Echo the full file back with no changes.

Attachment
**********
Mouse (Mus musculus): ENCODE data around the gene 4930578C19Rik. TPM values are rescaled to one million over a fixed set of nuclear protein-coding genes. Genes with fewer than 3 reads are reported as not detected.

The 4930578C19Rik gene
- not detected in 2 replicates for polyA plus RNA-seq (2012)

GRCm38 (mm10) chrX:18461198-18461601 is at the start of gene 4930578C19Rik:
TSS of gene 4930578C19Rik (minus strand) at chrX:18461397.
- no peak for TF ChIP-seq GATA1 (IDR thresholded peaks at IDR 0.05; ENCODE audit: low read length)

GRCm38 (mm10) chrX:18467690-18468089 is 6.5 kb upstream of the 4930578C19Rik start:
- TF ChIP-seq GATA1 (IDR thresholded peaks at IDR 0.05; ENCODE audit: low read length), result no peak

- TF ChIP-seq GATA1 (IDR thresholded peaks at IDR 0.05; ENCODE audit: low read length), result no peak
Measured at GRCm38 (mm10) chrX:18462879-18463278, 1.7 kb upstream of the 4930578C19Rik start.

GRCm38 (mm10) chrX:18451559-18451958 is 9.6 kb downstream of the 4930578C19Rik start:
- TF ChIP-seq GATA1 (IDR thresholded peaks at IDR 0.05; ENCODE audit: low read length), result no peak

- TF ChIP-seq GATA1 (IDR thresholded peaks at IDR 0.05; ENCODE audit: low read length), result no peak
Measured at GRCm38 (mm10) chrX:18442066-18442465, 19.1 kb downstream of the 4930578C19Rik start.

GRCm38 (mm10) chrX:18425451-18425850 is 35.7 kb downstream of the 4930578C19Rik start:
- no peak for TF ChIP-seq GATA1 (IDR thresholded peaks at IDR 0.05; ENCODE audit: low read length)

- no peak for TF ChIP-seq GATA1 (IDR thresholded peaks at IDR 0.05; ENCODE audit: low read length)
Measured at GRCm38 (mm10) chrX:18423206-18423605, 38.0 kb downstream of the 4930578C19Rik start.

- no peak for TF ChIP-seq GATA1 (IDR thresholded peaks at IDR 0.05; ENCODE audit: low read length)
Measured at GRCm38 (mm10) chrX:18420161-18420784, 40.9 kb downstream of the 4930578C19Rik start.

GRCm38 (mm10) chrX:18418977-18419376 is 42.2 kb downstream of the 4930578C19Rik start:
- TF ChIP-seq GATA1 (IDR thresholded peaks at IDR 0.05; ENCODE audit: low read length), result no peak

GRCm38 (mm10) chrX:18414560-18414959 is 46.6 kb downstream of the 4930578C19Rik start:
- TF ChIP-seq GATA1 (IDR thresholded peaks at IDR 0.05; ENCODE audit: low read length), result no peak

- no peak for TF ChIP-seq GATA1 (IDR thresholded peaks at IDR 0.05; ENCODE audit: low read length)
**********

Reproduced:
Mouse (Mus musculus): ENCODE data around the gene 4930578C19Rik. TPM values are rescaled to one million over a fixed set of nuclear protein-coding genes. Genes with fewer than 3 reads are reported as not detected.

The 4930578C19Rik gene
- not detected in 2 replicates for polyA plus RNA-seq (2012)

GRCm38 (mm10) chrX:18461198-18461601 is at the start of gene 4930578C19Rik:
TSS of gene 4930578C19Rik (minus strand) at chrX:18461397.
- no peak for TF ChIP-seq GATA1 (IDR thresholded peaks at IDR 0.05; ENCODE audit: low read length)

GRCm38 (mm10) chrX:18467690-18468089 is 6.5 kb upstream of the 4930578C19Rik start:
- TF ChIP-seq GATA1 (IDR thresholded peaks at IDR 0.05; ENCODE audit: low read length), result no peak

- TF ChIP-seq GATA1 (IDR thresholded peaks at IDR 0.05; ENCODE audit: low read length), result no peak
Measured at GRCm38 (mm10) chrX:18462879-18463278, 1.7 kb upstream of the 4930578C19Rik start.

GRCm38 (mm10) chrX:18451559-18451958 is 9.6 kb downstream of the 4930578C19Rik start:
- TF ChIP-seq GATA1 (IDR thresholded peaks at IDR 0.05; ENCODE audit: low read length), result no peak

- TF ChIP-seq GATA1 (IDR thresholded peaks at IDR 0.05; ENCODE audit: low read length), result no peak
Measured at GRCm38 (mm10) chrX:18442066-18442465, 19.1 kb downstream of the 4930578C19Rik start.

GRCm38 (mm10) chrX:18425451-18425850 is 35.7 kb downstream of the 4930578C19Rik start:
- no peak for TF ChIP-seq GATA1 (IDR thresholded peaks at IDR 0.05; ENCODE audit: low read length)

- no peak for TF ChIP-seq GATA1 (IDR thresholded peaks at IDR 0.05; ENCODE audit: low read length)
Measured at GRCm38 (mm10) chrX:18423206-18423605, 38.0 kb downstream of the 4930578C19Rik start.

- no peak for TF ChIP-seq GATA1 (IDR thresholded peaks at IDR 0.05; ENCODE audit: low read length)
Measured at GRCm38 (mm10) chrX:18420161-18420784, 40.9 kb downstream of the 4930578C19Rik start.

GRCm38 (mm10) chrX:18418977-18419376 is 42.2 kb downstream of the 4930578C19Rik start:
- TF ChIP-seq GATA1 (IDR thresholded peaks at IDR 0.05; ENCODE audit: low read length), result no peak

GRCm38 (mm10) chrX:18414560-18414959 is 46.6 kb downstream of the 4930578C19Rik start:
- TF ChIP-seq GATA1 (IDR thresholded peaks at IDR 0.05; ENCODE audit: low read length), result no peak

- no peak for TF ChIP-seq GATA1 (IDR thresholded peaks at IDR 0.05; ENCODE audit: low read length)